You have now clarified the first three aspects of your Relapse Prevention Plan and I have included an example of how it might look below. Feel free to include any of these ideas in your own, making sure they meet your needs and are realistic actions that you could take.

 Example Relapse Prevention Plan


    • Stressful work deadlines
    • Conflict in personal relationships
    • Financial concerns
    • Health-related worries
    • Exposure to crowded spaces or public speaking engagements.


Early Warning Signs:

    • Increased worry and rumination
    • Difficulty concentrating
    • Physical symptoms such as tension headaches or stomach discomfort
    • Changes in sleep patterns, including difficulty falling asleep or staying asleep
    • Avoidance behaviours, such as withdrawing from social interactions or procrastinating on tasks


Coping Strategies and Tools:

    • Practice progressive muscle relaxation to manage physical symptoms of anxiety.
    • Challenge negative thoughts and cognitive distortions using cognitive-behavioural techniques, such as thought challenging or reframing.
    • Engage in mindfulness meditation to cultivate present-moment awareness and reduce rumination.
    • Go for a walk.
    • Letter writing from my inner parent to feel loved and held.
    • Reach out for support and contact [insert name of trusted friend] and ask if I can talk about how I’m feeling so I feel supported.
    • Plan something fun to do on the weekend and write it in my diary/calendar to make sure I do it!
    • Consider taking a temporary break from stressors, such as requesting time off from work or rescheduling non-urgent commitments.
    • Journal to engage self-compassion and kindness towards myself, recognising that setbacks are a natural part of the recovery process.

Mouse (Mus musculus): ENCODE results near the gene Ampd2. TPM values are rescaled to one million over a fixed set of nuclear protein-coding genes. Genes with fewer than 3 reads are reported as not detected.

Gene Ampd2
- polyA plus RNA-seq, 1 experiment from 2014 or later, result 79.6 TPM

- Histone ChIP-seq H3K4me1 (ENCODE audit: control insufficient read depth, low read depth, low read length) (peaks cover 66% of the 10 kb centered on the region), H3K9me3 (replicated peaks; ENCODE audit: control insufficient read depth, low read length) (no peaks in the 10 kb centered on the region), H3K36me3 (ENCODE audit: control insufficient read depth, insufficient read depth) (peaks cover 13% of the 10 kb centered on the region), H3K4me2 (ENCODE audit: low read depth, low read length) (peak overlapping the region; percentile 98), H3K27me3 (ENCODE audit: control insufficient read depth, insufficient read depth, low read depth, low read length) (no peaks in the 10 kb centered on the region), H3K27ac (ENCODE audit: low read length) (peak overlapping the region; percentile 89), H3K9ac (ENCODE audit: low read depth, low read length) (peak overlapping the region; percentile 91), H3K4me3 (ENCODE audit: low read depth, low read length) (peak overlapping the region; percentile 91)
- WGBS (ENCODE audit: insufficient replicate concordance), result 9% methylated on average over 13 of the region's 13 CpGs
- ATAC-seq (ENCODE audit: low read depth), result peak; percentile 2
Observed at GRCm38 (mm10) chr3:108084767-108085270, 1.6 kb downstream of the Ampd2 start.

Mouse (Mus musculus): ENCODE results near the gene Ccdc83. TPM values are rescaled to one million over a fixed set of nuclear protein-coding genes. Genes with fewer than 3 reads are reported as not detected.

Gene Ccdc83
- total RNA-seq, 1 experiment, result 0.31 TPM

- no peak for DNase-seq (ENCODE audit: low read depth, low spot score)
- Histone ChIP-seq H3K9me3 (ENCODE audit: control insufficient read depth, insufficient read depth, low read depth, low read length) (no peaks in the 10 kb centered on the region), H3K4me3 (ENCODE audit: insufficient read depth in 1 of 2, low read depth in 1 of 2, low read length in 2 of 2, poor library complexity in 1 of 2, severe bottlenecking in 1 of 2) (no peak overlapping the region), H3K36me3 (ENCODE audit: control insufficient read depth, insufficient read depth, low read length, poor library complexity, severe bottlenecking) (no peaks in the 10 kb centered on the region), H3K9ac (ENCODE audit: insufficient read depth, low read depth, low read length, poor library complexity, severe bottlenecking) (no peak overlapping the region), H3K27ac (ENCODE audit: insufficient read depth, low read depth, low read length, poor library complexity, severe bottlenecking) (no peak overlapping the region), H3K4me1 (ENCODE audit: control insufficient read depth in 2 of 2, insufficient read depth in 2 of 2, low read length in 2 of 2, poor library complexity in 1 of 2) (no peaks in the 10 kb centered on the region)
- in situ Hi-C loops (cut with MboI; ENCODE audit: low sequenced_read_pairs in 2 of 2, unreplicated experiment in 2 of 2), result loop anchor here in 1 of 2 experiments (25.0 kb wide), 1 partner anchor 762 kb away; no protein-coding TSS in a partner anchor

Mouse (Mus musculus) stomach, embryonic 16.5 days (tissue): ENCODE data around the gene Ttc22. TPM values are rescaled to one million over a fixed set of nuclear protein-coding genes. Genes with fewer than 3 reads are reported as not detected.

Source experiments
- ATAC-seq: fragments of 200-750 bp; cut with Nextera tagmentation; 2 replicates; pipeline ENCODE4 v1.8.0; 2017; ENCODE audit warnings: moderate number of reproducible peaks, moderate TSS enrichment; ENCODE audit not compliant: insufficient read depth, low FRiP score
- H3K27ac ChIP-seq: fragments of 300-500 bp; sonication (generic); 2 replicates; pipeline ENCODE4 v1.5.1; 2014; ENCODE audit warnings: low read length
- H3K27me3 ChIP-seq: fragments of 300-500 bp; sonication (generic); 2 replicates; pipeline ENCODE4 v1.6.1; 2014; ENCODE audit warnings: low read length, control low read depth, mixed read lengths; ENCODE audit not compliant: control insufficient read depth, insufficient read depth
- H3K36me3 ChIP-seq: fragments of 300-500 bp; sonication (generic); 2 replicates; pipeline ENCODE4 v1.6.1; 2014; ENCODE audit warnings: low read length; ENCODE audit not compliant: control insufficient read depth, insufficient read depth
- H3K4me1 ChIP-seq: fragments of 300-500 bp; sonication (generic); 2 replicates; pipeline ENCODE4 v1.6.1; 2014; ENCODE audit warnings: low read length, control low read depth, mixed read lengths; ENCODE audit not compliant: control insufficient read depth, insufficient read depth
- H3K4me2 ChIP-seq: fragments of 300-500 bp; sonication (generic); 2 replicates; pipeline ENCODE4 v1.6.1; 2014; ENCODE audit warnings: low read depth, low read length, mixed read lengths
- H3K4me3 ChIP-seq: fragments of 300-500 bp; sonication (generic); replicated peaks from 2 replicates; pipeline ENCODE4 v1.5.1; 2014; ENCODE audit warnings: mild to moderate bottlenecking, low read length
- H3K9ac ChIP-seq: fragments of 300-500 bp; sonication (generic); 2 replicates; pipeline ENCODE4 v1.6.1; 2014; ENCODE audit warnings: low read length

• Tidy my room/home/kitchen etc so my space feels soothing and calm.


As you practise your relapse prevention plan, it’ll be important to review whether it’s working for you and make any changes that you need to. So take time periodically to reflect on your triggers, and warning signs in your plan to check that they remain accurate. Take opportunities to reflect on your tool kit and hone it what works for you.

In the upcoming module, we’ll focus on reinforcing healthy habits and setting achievable goals for continued progress beyond the course. We’ll begin by crafting a Relapse Response plan, providing you with a practical strategy for managing heightened anxiety episodes. This plan empowers you to navigate relapses effectively, minimising their impact on your daily life and promoting overall well-being, allowing you to fully engage in your life and relationships

Relapse Response Plan

If you notice a rapid worsening of your anxiety without recognising the triggers or warning signs beforehand, having a relapse response plan is essential. This plan acts as a proactive approach to address acute anxiety episodes and prevent further escalation. Ensure each step is realistic and manageable, avoiding making it too difficult for yourself.


Action Step

Reflect on the following, making notes in your journal of thoughts and feelings that come up, to ensure you capture important information to create your relapse response plan.

  • When I’m feeling at my worst and most anxious, what do I need?
  • What self-soothing activities or comfort measures do I find comforting and grounding in these moments of distress?
  • What is the easiest and most doable act of self-care I can take at this point?
  • Who are the supportive individuals in my life that I can turn to for assistance and emotional support when I feel at my worst?


Now write 3 actions that you can take when you are feeling overwhelmed with anxiety. They need to concise and doable. For example:

  1. Find a space on my own (separate room, the bathroom, the car, an empty office) and do a progressive muscle relaxation practise.
  2. Call a friend.
  3. Go for a walk and listen to some calming music.


Once you have taken these steps to calm your nervous system, and feel more regulated, you will then be able to engage more cognitively and over the day or week or so, you’ll be able to pick up your other tools to rebuild your battery of resilience and improve your overall wellbeing.